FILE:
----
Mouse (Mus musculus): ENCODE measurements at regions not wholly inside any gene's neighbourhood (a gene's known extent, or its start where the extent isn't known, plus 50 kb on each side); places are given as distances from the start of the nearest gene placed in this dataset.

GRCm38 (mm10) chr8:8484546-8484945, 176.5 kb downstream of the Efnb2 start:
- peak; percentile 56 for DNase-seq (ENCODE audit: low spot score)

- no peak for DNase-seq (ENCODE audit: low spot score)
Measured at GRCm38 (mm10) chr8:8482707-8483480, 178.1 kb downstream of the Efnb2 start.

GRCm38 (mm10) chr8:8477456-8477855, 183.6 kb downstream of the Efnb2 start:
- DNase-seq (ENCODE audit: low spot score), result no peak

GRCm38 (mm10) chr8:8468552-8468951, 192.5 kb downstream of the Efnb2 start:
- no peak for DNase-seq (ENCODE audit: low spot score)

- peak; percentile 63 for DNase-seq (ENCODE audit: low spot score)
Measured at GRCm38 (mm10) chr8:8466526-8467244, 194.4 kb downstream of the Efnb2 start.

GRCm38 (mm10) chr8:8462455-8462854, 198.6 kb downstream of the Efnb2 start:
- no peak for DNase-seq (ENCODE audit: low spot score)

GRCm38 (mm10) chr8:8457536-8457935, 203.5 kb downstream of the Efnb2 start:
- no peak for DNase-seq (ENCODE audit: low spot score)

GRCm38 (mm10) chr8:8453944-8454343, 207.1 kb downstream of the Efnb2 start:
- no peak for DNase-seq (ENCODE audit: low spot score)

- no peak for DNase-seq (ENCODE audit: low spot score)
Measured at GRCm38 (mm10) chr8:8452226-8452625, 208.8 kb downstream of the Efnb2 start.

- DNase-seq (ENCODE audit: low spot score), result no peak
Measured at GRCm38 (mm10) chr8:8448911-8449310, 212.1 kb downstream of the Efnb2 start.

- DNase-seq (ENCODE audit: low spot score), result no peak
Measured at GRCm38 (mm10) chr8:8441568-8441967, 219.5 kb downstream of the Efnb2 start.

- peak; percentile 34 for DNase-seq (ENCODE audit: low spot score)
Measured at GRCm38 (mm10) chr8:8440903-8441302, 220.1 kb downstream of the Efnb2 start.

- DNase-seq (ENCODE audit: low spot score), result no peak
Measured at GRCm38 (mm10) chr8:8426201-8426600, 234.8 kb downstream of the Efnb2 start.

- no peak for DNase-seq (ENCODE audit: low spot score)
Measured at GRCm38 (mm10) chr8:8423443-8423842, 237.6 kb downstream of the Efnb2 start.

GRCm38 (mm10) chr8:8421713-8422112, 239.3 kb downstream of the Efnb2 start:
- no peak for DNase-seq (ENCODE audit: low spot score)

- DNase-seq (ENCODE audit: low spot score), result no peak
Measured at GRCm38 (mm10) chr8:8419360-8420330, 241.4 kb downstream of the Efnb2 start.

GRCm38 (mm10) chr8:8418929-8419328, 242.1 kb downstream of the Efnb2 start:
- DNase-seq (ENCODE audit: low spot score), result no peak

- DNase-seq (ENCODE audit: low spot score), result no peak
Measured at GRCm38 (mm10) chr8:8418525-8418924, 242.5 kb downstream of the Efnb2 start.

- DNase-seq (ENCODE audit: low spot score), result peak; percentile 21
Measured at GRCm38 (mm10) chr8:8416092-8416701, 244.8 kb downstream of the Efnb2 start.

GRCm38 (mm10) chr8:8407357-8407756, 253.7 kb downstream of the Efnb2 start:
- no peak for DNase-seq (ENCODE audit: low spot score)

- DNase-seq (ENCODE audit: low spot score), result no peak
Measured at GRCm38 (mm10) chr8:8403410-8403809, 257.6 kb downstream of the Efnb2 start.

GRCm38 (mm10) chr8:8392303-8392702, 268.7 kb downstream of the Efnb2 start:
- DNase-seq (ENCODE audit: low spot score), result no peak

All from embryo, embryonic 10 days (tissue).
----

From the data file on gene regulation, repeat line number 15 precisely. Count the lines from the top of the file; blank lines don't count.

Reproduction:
- no peak for DNase-seq (ENCODE audit: low spot score)